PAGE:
The approach draws on the techniques and insights of ethnographic research, knowledge engineering, and artificial intelligence (AI). The task is to capture the cultural models that are employed by social actors when responding to their environment, in order to represent them in a formal way as part of a sustainability assessment. The approach is similar in spirit to companion modeling (Barretau et al. 2003, Barreteau et al. 2001), in which stakeholders and local actors collaborate to create agent-based models that represent their behaviors under different circumstances. The KnETs process is based on an innovation in knowledge engineering by Wooten and Rowley (1995), who used Wood and Ford's (1993) ethnographic interview model as a starting point. Wooten and Rowley adapted the ethnographic interview to knowledge engineering. Carrying out an ethnographic interview requires the interviewer to pose questions within the cultural frame of reference of the informant, and therefore requires the interviewer to elicit not only answers but also questions from informants (Ellen 1984, Spradley 1979). This process enables the anthropologist to broach the realm of tacit knowledge and make inferences based on what is said and observed without being influenced by his or her own cultural assumptions. Furthermore, it is the role of the ethnographer or knowledge engineer to make generaliations and abstract statements based on these inferences, without distorting the terminology of the informant by expecting them do so. Part of the ethnographic process is knowing what questions to ask. However, formulating questions requires derivation from one’s own cultural frame of reference, which may be different from the frame of reference the respondent uses to provide answers, and thus distortion can emerge. Therefore, in ethnographic interviewing both questions and answers must be discovered from informants (Ellen 1984, Spradley 1979). This is the significant difference between the interview that may be conducted by the journalist, and the ethnographic interview, where the former imposes a question based on a framework that is possibly very different from that of the domain expert (Ellen 1984). Furthermore, the latter can often result in the discovery of new and unexpected areas as a basis for study as a result of “tuning in” to local discourse in order to discover issues that enable the ethnographer to ask competent questions which will be meaningful to the informant (Ellen 1984). Such a process provides more substantive insights into an informant’s cultural model than does an interview based on the interviewer’s frame of reference and his or her underlying cultural assumptions.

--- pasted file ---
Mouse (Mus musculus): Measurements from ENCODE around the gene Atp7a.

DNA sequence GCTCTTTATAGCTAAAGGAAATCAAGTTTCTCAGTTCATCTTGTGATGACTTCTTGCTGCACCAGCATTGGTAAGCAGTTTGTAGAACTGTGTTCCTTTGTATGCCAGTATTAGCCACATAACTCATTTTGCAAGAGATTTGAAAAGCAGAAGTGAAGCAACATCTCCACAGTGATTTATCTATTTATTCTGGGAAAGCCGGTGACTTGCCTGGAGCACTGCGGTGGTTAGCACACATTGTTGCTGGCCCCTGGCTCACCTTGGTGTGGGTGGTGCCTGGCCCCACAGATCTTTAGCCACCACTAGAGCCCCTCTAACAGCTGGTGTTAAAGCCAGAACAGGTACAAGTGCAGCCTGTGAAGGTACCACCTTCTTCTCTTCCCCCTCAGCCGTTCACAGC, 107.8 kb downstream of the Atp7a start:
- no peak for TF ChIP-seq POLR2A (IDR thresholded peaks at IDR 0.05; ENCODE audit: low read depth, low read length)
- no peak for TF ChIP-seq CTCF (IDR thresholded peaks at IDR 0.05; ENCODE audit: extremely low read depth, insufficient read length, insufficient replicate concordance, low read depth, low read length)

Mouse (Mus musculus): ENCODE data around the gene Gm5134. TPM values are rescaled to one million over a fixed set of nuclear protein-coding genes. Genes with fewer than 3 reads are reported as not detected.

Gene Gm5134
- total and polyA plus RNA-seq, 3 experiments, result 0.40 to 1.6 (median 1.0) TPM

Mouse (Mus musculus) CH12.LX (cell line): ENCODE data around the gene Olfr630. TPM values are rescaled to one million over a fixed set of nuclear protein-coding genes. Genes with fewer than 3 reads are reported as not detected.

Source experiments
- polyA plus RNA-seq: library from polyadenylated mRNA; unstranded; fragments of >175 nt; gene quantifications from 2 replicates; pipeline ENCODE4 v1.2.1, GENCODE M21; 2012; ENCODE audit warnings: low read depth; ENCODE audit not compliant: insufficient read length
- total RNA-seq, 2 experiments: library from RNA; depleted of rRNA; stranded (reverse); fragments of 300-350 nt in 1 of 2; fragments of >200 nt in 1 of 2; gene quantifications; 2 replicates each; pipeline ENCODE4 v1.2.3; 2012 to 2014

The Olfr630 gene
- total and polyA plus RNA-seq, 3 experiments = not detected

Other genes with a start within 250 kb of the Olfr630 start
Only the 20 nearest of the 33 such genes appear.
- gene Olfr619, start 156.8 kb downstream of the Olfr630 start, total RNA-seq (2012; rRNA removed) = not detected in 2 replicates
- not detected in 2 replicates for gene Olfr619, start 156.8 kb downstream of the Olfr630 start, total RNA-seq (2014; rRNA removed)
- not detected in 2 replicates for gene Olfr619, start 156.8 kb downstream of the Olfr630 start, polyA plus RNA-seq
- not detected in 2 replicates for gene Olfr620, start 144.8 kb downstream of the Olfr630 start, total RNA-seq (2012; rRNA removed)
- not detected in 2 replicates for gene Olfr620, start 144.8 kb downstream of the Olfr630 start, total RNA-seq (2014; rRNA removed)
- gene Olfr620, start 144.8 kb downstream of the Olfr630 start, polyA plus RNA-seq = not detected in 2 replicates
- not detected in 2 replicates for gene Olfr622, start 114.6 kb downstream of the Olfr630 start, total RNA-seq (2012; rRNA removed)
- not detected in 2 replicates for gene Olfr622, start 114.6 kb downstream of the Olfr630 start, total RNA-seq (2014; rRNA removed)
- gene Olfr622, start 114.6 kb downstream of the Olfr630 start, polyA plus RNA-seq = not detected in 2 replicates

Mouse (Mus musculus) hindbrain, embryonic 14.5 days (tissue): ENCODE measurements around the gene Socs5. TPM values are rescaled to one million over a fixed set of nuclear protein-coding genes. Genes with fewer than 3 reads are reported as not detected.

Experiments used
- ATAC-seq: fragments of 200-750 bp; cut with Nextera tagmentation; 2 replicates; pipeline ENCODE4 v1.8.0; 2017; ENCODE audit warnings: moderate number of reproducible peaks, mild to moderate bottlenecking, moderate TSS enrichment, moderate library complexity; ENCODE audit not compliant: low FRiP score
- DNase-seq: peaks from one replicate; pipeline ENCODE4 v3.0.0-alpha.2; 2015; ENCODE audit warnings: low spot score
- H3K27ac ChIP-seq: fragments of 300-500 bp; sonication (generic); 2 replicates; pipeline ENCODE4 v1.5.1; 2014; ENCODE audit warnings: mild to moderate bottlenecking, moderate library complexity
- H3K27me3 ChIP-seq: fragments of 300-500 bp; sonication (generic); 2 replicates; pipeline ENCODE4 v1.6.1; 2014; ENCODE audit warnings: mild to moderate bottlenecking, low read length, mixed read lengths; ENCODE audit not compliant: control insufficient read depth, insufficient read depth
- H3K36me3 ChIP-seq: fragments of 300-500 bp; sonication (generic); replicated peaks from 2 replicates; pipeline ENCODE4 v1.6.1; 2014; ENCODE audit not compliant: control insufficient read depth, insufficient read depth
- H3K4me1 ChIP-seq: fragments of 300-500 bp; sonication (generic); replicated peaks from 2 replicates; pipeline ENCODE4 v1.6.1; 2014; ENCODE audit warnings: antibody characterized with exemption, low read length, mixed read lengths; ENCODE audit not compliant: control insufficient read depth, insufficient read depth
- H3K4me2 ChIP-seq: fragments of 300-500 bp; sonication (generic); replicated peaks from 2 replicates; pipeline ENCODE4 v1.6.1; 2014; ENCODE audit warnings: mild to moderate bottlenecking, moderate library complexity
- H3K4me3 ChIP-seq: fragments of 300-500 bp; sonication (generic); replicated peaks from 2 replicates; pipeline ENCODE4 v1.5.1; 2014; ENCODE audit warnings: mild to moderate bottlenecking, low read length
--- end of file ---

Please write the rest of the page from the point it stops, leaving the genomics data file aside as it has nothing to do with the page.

KnETs introduce a further innovation that can be thought of as an elaboration on the standard concurrent verbalization method of knowledge engineering, in which the informant “thinks aloud” about what he or she knows (McGraw and Harbison-Briggs 1989). KnETs structures the concurrent verbalization by focusing informants on a sequence of (informant-derived) “scenarios”, or collections of prompts for different conditions. (These scenarios are more focused, but less wide ranging than the scenarios produced in a participatory scenario exercise: see Slaughter 2004, Bishop et al. 2007.) The KnETs process follows the steps outlined in Fig. 1.
Open-ended and exploratory fieldwork (Fig. 1) is followed by the development of a more focused and structured interactive game, which is developed in the KnETs software (Fig. 2). In the course of playing the game, the informant is taken through a large number of scenarios that are derived from variables provided by informants during the fieldwork phase. Therefore, as explained above, the game and resulting scenarios are formed using the informant’s own frame of reference; and, as a result, every game will be different because the actors and the context will be differernt in each case. The informant then explains what he or she would do under the circumstances described and this is recorded.